Monday, April 6, 2009

So, what's wrong with me

(I strictly mean in the TTC sense, of course.)

(We don't have the time to get into everything that's wrong with me.)

Let's talk diagnosis, shall we?

When we first started TTC, I charted my daily basal body temperature and fertility signs. After several months passed and we weren't pregnant, I noticed a troubling pattern in my charts that seemed to indicate that I wasn't ovulating every month. Most OB/GYNs won't discuss infertility testing or treatment until 12 months of unsuccessful TTC (being that we were 25 and otherwise healthy), and my own doc subscribed to those guidelines. A friend and coworker of mine suggested that I talk to her OB/GYN, who had delivered both her sons, as she found him to be more proactive in general than others she had seen.

I went to see him, charts in hand, and was immediately glad I did. He looked them over and declared that some of them suggested annovulation. "We'll put you on Clomid, and in a couple of months, I'll see you back here pregnant," he smiled warmly and confidently. I was thrilled and relieved! In the meantime, he ran bloodwork on me to detect hormone levels, sent me to flush out the tubes via an HSG, and tested DH as well (perfect results each time). But still, BFN after BFN. He raised my dose of Clomid... another BFN. I met with him in the office again, this time he was somber, and almost seemed apologetic. "Well, I can either keep you on Clomid and start monitoring you with ultrasounds and bloodwork during the cycle, or I can refer you to an RE." He seemed to lean that way, so I gratefully (but fearfully) accepted the referral.

By the time we sat across from the RE, we had been TTC for one year. Like my OB/GYN, the RE was optimistic that we could conceive. "I give you a ninety percent chance," he stated. Step right up, place your bets on baby! Odds are 9 to 1! The RE was friendly, took the time to talk to us, and had a wonderful staff. We were in good hands as we began another round of tests. This time, more invasive: the Clomid Challenge Test and the post-coital test. Lots of needle pokes and ultrasounds and embarrassing procedures we don't need to go into (no pun intended, ha ha ha). As before, all the results came back perfect. A relief on one level, it was also frustrating not to get any answers. As the BFNs kept rolling in, the RE looked me in the eye and said the words I dreaded hearing: "I am going to send you back to your OB/GYN for a surgical procedure. We need to do a laparoscopy to check for endometriosis."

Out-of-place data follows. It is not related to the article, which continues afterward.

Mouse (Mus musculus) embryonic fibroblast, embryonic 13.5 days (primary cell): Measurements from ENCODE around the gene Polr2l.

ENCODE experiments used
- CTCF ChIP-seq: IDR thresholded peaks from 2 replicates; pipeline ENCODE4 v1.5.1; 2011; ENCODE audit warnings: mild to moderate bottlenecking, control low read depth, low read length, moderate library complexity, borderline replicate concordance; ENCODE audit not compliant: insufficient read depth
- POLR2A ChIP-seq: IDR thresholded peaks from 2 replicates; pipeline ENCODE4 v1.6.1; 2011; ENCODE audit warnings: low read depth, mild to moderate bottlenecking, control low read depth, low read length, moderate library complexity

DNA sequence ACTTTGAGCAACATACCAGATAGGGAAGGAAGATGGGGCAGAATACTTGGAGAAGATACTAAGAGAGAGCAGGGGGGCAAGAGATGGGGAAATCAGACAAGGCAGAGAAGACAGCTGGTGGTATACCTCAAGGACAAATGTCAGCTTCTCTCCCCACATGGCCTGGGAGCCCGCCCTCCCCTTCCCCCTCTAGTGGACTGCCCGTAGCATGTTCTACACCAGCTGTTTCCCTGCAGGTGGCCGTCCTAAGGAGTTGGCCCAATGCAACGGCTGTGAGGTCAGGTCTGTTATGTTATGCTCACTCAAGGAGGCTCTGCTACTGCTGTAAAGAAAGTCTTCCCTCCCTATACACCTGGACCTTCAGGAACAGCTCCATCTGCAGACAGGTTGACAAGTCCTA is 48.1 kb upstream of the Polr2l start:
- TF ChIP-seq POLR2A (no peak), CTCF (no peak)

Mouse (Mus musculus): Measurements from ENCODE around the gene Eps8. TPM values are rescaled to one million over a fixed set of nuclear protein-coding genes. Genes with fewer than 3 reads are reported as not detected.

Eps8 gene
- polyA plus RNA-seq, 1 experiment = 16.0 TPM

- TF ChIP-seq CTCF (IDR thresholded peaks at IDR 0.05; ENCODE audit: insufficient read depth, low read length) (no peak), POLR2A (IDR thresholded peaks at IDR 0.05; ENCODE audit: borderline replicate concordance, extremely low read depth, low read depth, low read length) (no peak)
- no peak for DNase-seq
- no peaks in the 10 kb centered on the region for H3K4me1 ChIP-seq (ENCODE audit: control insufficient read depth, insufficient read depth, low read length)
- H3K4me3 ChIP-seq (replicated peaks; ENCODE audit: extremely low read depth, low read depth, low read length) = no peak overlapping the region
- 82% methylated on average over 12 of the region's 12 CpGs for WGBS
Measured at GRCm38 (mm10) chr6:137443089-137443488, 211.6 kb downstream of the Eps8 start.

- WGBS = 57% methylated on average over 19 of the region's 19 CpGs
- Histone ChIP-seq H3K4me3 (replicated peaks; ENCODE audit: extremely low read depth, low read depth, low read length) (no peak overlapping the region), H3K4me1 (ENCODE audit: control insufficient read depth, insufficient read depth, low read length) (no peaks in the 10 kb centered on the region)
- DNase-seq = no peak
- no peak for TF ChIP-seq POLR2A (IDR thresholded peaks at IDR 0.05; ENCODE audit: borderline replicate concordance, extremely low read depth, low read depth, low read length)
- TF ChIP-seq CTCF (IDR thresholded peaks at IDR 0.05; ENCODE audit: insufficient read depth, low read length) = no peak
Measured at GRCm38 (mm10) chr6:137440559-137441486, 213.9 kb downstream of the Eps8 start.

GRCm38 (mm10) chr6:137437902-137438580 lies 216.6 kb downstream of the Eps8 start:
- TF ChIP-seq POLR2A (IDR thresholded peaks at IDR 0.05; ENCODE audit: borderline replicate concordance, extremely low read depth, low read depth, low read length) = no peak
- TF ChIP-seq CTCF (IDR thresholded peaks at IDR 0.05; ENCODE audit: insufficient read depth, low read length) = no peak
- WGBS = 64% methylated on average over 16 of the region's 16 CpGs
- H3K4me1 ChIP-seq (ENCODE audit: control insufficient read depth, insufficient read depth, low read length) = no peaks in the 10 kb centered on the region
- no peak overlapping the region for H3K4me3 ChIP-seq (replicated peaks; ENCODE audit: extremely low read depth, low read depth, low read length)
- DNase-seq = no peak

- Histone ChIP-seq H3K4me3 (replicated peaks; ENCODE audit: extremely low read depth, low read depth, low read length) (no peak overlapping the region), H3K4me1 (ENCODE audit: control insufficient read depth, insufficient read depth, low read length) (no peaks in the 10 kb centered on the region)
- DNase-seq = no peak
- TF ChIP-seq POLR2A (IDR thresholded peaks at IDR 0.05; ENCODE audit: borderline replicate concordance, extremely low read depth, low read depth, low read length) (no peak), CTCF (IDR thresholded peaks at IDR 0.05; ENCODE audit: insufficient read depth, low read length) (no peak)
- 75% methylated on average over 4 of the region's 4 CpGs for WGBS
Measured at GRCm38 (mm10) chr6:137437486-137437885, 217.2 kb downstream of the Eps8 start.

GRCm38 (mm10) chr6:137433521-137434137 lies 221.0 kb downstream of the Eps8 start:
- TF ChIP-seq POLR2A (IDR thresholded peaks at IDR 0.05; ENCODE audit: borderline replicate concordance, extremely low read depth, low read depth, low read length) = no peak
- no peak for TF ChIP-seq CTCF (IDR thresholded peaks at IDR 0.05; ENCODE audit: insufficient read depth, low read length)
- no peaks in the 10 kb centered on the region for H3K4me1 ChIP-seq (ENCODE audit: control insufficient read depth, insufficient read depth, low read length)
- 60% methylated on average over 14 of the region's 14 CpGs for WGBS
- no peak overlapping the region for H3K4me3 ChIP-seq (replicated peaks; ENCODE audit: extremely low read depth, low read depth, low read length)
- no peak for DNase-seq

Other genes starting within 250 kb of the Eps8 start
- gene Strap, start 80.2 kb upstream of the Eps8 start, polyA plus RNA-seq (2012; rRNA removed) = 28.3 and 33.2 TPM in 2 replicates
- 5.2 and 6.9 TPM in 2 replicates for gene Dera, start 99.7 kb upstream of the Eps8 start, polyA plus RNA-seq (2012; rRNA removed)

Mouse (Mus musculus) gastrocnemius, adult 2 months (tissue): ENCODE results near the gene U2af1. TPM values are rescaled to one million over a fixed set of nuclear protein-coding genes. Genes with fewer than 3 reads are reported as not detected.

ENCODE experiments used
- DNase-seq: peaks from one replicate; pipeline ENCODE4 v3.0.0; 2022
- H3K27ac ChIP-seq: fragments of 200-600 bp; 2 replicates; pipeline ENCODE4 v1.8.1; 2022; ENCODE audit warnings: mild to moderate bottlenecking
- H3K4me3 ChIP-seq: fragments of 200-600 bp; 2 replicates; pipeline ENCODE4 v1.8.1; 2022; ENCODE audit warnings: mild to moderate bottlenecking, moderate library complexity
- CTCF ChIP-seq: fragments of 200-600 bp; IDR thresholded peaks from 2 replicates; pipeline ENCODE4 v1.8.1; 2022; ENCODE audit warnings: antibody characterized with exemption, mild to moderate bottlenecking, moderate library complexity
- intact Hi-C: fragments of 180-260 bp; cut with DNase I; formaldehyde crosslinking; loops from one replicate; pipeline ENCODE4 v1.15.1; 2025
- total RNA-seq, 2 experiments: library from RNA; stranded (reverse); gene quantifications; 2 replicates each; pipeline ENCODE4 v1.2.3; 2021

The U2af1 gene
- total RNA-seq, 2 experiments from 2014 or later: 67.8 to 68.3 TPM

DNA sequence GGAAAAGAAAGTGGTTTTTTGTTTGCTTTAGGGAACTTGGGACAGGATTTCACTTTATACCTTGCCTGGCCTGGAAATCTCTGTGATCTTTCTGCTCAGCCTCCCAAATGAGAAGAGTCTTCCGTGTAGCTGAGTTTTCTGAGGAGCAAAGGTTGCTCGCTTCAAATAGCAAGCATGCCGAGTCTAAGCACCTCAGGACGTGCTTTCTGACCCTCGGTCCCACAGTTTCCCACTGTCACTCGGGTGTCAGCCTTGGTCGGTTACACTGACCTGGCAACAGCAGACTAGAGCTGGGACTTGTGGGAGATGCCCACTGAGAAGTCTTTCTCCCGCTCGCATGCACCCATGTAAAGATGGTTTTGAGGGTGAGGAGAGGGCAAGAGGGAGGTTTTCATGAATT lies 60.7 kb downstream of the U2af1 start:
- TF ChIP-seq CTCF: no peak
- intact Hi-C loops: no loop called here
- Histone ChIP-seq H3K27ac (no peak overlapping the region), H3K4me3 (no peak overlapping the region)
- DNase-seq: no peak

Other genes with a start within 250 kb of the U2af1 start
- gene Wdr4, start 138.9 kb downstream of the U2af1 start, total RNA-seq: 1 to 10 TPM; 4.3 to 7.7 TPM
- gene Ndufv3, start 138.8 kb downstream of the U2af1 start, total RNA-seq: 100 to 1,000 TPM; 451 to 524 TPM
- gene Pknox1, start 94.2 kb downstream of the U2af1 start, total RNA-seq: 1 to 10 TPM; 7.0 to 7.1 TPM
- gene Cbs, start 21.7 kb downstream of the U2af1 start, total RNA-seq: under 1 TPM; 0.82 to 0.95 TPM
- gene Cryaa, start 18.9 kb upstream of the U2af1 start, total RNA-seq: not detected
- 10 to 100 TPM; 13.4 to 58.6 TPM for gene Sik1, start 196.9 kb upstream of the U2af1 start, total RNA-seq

Being a total wuss in the face of pain, I was devastated. But when the surgery finally rolled around, it wasn't nearly as bad as I expected. I even got souvenir photos of my internal girlie parts! (My friend and TTC buddy Mary told me that I have beautiful ovaries, I will never forget that. Am I lucky to have awesome support or what?) When he was poking around in there, the OB/GYN found mild endo, and he lasered off the areas that he could. However, both he and the RE agreed that the location and degree of my endo was NOT a factor in why I could not conceive. Considering that the occasional annovulation was corrected by the Clomid and everything else looked perfect, I received the label of unexplained infertility. "Nature is inefficient," my RE explained. I resisted the urge to kick him. He is a nice man, after all.

Then in February it was time to step up the treatments. We agreed at the start to do five IUIs (three with Clomid and two with injectibles) before having "the talk" about what to do next. It feels wrong to gloss over this part, as it was the most trying time of my life to date, but maybe it will be a subject for another day. Suffice it to say, on that fifth and final IUI, we got our coveted BFP. And at exactly 40 weeks pregnant, I delivered our healthy, gorgeous, wonderful, perfect, fantastic, beautiful son.

Thinking about what is causing this -- because it's too hard not to know -- my feeling is that the main culprit is the endo. I've read a lot about it, and its effect on fertility just isn't well understood by doctors. I personally think it is making things "hostile" and screwing with implantation. Only God knows... maybe the doc is right, and Nature is being inefficient.

Maybe she needs a new organizer.

Anyone want to chip in to get her a Blackberry?


  1. Oh I'll definitely go in on that blackberry. Especially as nature seems to forget to let me ovulate each month until somewhere around day 40.

    Unexplained is frustrating. Especially when you are the sort of person who like answers.

  2. I hope the old, tired, annoying adage is true for you and that your body was whipped into shape from your last pregnancy. People are always trying to tell me that I won't have any trouble this time, even though our primary issue was male factor. Not sure how pregnancy is supposed to fix that.

    Good luck this time (I followed a link from Mrs. Lemon Cake). I'll be joining you in that journey for #2 in a few months.

  3. Thanks for sharing your story. It sounded like a lot of work and very frustrating (all worth it for yuor gorgeous tot, ofcourse), but I'm sure living it was even harder than how it sounds on 'paper'.

    I have my fingers firmly crossed for you that you will get answers and that sibling for the Bean soon.

    PS Is there a relationship between endo and the chemical pregnancy? Would that add weight to your theory that it is the endo that is causing the problems?

  4. Red: That's a good question... I haven't researched the relationship between endo and chemical pregnancies. I just know that in a vague sense, endo can inhibit implantation, which would certainly be in line with having a chemical.


A penny for your thoughts...